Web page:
Don’t Be a Half-Patriot
The Actual Definition of a Patriot Suggests a Word Overused in Defense of Injustice
I tire of the cry of I, Patriot, which accompanies too much justification of rhetoric. If you call yourself a patriot because you believe you are a person who loves and defends his or her country, then you are, unfortunately, only half a patriot.
The definition of the word has a second clause, which comes after an and, a clause that I believe is all too commonly ignored. Here, then, is the full definition of a patriot:
…a person who loves and defends his or her country AND upholds people’s rights.
I get the sense that many of the people running around this country beating on their chests (and other things) don’t realize that you don’t get to wear that moniker without meeting all of its criteria.
Remember that scene in The Princess Bride where it is hilariously pointed out that no matter how many times one repeats a word, it is not transformed into what one believes it means just because one wants it to be?
It is inconceivable that so many are self-congratulatory about what a patriot is without fully understanding what a patriot does.
The definition does not say upholds certain people’s rights or rights I claim for myself and those who agree with me. It does not suggest, or allow one to misunderstand that it meant upholds convenient rights. It does not go so far as to say it upholds only the rights of the powerful, the male, the Christian, the White, the non-immigrant, the cis-gendered, the able-bodied…insert specific group here.
It asserts that a patriot is a person who not only loves and defends his or her country, but who ALSO, AND, IN ADDITION TO THE FOREGOING, upholds people’s rights. If you have trouble understanding what a person is, your problem is well beyond the scope of these words, and professional help may be in order, no matter how questionable the likelihood of success.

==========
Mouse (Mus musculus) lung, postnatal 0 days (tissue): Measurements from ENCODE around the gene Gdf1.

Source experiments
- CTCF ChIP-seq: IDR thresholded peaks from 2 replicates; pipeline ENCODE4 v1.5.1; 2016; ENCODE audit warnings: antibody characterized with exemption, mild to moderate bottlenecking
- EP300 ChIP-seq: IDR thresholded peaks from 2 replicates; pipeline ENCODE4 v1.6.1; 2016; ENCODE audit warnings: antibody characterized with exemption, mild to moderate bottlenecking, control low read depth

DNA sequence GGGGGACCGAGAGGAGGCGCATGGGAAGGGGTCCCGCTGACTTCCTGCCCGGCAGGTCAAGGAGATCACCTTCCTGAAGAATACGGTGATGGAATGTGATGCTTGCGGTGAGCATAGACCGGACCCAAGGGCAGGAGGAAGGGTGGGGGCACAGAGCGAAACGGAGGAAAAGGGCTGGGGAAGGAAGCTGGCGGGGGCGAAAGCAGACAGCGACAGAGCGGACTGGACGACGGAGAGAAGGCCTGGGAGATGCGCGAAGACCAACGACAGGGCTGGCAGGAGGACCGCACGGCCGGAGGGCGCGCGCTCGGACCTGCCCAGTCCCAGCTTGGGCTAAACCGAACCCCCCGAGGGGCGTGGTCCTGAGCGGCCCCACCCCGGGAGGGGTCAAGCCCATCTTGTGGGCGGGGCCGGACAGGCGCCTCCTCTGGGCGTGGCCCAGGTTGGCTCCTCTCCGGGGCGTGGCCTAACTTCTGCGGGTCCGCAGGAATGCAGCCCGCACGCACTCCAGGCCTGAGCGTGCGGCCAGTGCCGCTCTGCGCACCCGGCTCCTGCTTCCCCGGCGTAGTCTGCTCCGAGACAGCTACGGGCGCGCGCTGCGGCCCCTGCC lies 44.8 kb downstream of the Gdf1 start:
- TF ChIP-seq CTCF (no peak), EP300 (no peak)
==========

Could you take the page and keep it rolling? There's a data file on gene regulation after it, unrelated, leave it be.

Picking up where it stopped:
Patriots don’t stand for injustice, inhumanity, or division. They might kneel during the national anthem to highlight an instance where people’s rights are threatened. They might lose a gubernatorial battle due to unlawful disenfranchisement and go on to win the war because they upheld the rights of all people to vote. They might lose their voices, their homes, and sometimes even their lives. If you love your country, and you are willing to defend your country, you should know that upholding people’s rights can be dangerous. To be a Patriot, you must be willing to take that risk. The risk is lessened when we become a society in which we are all willing to do so for one another. That is the utopia, the Dream that is America.
Let me not forget here to thank profoundly those true Patriots who worked tirelessly for needed and necessary change. Who believe in redemption, hope, unity, and the power of freedom and justice for all. I thank the Patriots who voted, exercising a right of all who attend this chapel of democracy. I don’t even care how you voted as long as you are a Patriot who conforms to the fullest meaning of the word, and plan to continue to love and defend this country while upholding We-The-People’s rights.
We’ve got a lot of work to do, Patriots.